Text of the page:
A lot more detail on the US Army's plans to test an unmanned hybrid airship for persistent surveillance has emerged in an updated solicitation for the Long Endurance Multi-INT Vehicle (LEMV) demonstration - which is expected to lead to a deployment in Afghanistan. A hybrid airship combines buoyant, aerodynamic and propulsive lift to make it easier to launch and recover than a true lighter-than-air aircraft.
Persius (Concept: US DoD)
LEMV has replaced the Persius (Persistent Elevated Reconnaissance Surveillance Intelligence Unmanned System), which was planned as a FY2009 joint capability technology demonstration. Persius was to be awarded to Lockheed Martin Skunk Works, to build a version of its P-791 proof-of-concept hybrid airship, which flew back in January 2006.
The Persius and LEMV specs look almost identical. Army Strategic Command is looking for a demonstrator that can carry a payload of at least 2,500lb to 20,000ft for three weeks. At 20,000ft, the payload line-of-sight would be 173 miles.
The hybrid airship is to be untethered and unmanned, but optionally manned for self-deployment, with the ability to fly a 2,500-mile roundtrip mission. The payload gondola and airship structure is to be capable of carrying a heaver, 5,000lb payload to lower, 10,000ft altitude.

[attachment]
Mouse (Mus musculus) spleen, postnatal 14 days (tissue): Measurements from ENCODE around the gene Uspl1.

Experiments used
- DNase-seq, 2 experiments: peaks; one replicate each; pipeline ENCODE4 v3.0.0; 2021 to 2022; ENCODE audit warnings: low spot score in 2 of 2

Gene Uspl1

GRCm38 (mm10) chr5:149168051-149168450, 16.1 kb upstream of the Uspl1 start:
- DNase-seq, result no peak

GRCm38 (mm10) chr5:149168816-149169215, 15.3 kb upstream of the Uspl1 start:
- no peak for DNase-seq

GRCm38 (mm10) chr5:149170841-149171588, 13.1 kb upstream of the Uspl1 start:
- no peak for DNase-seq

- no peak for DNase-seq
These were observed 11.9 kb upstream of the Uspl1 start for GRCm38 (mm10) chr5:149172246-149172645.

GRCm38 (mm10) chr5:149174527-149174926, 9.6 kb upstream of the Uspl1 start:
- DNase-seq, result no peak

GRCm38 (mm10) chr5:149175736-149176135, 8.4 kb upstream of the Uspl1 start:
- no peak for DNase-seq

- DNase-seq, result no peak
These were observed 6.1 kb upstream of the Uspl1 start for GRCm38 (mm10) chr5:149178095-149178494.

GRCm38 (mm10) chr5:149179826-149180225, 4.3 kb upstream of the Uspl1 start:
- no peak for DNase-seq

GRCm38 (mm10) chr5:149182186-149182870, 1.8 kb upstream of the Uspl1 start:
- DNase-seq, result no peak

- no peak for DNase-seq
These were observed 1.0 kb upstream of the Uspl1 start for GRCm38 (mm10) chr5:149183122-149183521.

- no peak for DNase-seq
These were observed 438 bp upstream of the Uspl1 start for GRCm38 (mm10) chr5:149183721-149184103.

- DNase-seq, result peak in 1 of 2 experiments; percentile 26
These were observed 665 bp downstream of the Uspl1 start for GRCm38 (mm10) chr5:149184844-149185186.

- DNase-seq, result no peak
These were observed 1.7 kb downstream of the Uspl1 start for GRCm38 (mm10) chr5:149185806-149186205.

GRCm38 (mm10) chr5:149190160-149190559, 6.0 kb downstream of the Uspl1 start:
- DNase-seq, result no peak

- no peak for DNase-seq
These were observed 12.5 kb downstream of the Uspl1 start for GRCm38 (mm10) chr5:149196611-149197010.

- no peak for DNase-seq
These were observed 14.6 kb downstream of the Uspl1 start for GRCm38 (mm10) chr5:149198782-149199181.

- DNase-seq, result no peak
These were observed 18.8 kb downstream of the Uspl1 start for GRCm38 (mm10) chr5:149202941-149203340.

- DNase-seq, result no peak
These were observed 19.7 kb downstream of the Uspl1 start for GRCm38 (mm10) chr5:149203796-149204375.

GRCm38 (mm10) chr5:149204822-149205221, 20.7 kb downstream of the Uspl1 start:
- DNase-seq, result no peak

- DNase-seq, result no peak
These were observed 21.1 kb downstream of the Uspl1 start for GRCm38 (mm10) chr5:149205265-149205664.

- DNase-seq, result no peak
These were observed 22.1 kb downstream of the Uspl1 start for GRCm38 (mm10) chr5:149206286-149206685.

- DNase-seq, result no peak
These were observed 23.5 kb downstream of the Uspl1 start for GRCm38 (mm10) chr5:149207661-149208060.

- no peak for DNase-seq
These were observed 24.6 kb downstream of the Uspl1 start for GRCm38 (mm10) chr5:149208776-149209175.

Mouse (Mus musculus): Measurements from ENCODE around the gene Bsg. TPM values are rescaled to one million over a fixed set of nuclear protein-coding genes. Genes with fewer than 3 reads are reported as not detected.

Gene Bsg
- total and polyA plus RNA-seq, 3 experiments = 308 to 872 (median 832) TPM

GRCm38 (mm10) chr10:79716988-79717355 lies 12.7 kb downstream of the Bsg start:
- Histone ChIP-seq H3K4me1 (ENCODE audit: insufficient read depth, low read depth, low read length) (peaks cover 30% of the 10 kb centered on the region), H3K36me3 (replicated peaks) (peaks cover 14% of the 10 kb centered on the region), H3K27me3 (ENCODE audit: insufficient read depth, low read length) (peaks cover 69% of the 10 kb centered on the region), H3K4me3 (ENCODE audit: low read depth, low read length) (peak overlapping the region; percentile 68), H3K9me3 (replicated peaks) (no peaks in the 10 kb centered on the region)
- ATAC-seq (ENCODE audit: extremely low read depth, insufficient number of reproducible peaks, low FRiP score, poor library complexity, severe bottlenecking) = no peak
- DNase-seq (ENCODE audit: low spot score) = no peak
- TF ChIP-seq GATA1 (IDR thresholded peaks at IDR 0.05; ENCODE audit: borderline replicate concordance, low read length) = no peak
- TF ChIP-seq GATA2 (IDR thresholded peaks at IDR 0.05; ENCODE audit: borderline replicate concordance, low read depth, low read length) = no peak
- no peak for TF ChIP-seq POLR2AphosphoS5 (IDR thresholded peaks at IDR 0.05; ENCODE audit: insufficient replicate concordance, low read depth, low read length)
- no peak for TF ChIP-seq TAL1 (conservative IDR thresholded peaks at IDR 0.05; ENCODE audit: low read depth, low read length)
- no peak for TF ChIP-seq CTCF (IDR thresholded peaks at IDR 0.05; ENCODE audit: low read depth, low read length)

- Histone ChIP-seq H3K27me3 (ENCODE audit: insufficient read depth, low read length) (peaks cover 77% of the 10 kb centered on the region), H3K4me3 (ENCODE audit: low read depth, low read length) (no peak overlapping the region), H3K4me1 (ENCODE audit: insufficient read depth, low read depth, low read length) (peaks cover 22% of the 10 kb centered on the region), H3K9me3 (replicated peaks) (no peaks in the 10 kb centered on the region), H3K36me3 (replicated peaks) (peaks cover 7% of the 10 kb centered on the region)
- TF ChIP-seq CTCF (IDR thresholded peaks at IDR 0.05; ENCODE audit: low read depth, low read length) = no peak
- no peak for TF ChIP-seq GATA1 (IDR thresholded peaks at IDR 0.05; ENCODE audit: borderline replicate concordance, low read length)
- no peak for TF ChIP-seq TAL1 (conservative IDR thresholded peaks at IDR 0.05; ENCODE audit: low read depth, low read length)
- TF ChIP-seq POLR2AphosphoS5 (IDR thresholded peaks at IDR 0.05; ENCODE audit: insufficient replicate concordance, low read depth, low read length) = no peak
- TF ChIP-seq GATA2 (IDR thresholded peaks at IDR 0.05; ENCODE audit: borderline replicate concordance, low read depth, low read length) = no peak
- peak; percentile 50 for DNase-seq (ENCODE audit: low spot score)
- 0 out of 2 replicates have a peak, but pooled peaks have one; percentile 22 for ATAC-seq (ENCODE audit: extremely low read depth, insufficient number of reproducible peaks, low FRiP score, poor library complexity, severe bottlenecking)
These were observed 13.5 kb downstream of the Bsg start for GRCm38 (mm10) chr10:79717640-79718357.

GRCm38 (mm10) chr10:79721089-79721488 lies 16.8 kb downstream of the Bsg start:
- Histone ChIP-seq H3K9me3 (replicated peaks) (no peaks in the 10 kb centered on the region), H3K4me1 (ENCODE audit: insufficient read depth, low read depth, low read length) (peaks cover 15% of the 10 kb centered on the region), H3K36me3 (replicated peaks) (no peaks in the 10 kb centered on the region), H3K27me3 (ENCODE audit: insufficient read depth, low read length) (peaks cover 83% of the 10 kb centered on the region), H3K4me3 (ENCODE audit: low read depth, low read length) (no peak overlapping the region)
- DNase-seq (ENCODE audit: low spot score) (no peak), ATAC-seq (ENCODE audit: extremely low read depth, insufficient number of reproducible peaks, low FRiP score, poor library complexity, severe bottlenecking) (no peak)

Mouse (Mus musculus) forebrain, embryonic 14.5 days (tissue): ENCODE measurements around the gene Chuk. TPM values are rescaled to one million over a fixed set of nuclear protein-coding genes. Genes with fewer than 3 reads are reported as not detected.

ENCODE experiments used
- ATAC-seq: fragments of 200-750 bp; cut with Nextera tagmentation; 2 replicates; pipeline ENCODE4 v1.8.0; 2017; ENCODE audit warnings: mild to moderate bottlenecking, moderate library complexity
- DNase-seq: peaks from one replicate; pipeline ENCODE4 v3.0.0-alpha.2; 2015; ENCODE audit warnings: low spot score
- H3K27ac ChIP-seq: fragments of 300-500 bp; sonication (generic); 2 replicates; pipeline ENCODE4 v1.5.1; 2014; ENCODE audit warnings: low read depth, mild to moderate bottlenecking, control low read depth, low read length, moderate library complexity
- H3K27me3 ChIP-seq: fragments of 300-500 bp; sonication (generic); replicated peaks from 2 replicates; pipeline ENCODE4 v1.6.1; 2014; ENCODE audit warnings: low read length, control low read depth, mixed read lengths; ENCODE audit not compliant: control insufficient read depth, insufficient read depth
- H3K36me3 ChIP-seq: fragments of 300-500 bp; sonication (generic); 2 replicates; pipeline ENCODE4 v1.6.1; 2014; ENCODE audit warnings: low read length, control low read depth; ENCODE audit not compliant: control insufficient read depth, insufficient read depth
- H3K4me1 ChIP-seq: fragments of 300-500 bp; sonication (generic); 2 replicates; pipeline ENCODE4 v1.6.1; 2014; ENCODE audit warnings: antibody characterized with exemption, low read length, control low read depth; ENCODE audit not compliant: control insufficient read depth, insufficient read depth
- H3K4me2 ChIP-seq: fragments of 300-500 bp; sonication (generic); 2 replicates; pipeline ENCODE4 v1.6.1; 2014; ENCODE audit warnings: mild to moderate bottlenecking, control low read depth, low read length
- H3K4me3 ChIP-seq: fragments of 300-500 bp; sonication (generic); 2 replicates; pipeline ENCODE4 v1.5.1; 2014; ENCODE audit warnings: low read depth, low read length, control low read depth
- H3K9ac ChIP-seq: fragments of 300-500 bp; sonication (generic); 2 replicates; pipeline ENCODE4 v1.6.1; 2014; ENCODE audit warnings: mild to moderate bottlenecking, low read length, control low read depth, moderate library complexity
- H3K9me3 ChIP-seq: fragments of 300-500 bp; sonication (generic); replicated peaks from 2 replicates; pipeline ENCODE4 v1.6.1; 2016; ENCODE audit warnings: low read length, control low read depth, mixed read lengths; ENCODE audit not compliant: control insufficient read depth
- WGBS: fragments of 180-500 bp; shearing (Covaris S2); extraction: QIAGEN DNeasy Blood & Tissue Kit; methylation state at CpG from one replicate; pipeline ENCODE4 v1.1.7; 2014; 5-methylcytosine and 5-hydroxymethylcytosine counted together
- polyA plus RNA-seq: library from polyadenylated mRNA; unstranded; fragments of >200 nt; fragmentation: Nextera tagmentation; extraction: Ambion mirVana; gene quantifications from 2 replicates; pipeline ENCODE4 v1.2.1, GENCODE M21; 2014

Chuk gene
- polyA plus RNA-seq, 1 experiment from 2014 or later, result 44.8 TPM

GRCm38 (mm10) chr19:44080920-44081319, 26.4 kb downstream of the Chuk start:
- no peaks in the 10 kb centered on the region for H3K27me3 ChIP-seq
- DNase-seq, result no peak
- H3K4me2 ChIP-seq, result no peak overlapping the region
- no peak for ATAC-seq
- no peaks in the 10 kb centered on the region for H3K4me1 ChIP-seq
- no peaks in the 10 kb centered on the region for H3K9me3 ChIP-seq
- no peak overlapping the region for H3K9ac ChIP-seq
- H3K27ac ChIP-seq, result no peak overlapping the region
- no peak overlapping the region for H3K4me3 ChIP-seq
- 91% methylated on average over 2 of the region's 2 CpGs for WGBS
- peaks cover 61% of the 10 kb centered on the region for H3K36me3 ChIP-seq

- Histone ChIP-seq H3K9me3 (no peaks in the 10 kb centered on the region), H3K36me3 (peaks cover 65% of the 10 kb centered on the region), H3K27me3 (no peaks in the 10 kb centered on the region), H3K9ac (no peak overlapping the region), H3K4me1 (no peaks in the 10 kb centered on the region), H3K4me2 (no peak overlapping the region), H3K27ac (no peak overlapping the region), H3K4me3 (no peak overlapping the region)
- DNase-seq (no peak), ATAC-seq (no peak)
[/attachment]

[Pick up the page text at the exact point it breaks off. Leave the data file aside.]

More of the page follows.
Once on station, the Army wants the autonomous LEMV to station-keep for three weeks, staying within a 3.5km-radius circle 50% of the time, 75km 75% of the time and 150km 95% of the time. A 20kt average cruise speed and 80kt dash are required.
That's for the demonstrator. The solicitation also requests a growth plan to a higher-performance airship capable of carrying a 7,000lb, 73kW payload to 10,000-20,000ft for at least a month, cruising at 30kt and station-keeping to within 2km 50% of the time and 50km 95% of the time, controlled via satcom from the US.
For the demonstrator, the solicitation spells out three test flights: an initial low-altitude flight and recovery, possibly from the contractor's facility; an operational-altitude flight with station-keeping for "days" over a military range; and a third flight of 21 days in an "operational environment", scheduled for the third quarter of FY2011.
A "rapid deflation device" is required to terminate the flight if control is lost, to prevent the aircraft breaching airspace restrictions, or to prevent the sensitive payload falling into the wrong hands.